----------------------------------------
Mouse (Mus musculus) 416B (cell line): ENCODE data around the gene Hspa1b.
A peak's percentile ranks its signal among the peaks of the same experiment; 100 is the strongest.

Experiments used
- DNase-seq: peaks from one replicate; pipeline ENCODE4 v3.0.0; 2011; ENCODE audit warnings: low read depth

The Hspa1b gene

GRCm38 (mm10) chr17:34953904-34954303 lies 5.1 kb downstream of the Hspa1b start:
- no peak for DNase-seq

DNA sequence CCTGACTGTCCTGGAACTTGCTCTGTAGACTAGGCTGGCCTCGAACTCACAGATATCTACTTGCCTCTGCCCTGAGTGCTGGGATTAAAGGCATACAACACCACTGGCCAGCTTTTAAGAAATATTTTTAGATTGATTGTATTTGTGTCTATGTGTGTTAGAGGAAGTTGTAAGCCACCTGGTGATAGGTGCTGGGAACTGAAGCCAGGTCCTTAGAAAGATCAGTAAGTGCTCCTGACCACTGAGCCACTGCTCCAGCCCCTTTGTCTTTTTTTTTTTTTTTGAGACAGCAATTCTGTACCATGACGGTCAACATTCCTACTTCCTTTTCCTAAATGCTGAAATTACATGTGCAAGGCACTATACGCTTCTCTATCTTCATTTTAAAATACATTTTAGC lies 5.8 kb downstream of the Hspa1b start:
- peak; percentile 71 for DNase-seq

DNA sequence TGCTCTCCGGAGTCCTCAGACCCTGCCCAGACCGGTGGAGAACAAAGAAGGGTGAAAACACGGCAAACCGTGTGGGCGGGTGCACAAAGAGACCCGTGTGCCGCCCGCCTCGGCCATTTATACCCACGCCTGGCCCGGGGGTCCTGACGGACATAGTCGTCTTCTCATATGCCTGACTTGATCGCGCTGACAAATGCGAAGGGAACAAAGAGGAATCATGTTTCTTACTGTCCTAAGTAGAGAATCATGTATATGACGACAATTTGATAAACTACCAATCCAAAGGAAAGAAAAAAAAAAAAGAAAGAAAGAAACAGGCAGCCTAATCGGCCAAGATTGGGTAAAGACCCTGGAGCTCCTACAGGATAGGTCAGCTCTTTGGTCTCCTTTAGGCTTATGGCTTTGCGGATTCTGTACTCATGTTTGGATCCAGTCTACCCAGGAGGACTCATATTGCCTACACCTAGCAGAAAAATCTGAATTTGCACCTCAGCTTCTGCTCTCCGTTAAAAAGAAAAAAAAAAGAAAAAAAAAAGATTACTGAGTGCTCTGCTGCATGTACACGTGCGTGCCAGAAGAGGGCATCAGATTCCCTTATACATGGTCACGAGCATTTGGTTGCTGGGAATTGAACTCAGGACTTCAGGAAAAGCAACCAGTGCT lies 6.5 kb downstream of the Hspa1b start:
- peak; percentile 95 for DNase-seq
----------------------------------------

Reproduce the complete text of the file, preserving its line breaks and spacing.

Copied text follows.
Mouse (Mus musculus) 416B (cell line): ENCODE data around the gene Hspa1b.
A peak's percentile ranks its signal among the peaks of the same experiment; 100 is the strongest.

Experiments used
- DNase-seq: peaks from one replicate; pipeline ENCODE4 v3.0.0; 2011; ENCODE audit warnings: low read depth

The Hspa1b gene

GRCm38 (mm10) chr17:34953904-34954303 lies 5.1 kb downstream of the Hspa1b start:
- no peak for DNase-seq

DNA sequence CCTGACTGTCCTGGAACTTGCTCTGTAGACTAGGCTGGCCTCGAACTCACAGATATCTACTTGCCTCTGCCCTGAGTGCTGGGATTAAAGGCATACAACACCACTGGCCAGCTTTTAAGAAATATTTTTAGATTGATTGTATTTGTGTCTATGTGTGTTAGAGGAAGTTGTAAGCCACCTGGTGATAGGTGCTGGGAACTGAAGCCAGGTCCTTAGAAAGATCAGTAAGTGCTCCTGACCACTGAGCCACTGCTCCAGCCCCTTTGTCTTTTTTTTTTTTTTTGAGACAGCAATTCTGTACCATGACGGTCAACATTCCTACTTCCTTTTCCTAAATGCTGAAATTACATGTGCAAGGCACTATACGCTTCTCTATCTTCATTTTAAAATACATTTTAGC lies 5.8 kb downstream of the Hspa1b start:
- peak; percentile 71 for DNase-seq

DNA sequence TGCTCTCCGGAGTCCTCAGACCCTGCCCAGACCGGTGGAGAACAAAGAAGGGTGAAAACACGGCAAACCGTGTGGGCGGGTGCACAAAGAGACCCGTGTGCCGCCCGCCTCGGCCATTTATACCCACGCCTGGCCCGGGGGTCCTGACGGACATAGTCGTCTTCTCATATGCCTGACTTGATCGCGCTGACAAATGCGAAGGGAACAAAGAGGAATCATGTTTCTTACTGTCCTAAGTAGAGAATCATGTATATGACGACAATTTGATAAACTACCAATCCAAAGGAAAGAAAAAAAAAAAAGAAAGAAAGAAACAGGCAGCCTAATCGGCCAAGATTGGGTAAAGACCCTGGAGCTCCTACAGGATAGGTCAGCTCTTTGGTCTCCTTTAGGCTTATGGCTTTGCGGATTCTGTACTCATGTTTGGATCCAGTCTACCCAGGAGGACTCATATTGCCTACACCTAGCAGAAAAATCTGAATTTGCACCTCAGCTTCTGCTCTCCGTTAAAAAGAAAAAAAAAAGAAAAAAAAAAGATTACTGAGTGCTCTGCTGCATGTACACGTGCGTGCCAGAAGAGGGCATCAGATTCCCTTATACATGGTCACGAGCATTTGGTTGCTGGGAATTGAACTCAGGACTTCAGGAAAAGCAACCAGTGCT lies 6.5 kb downstream of the Hspa1b start:
- peak; percentile 95 for DNase-seq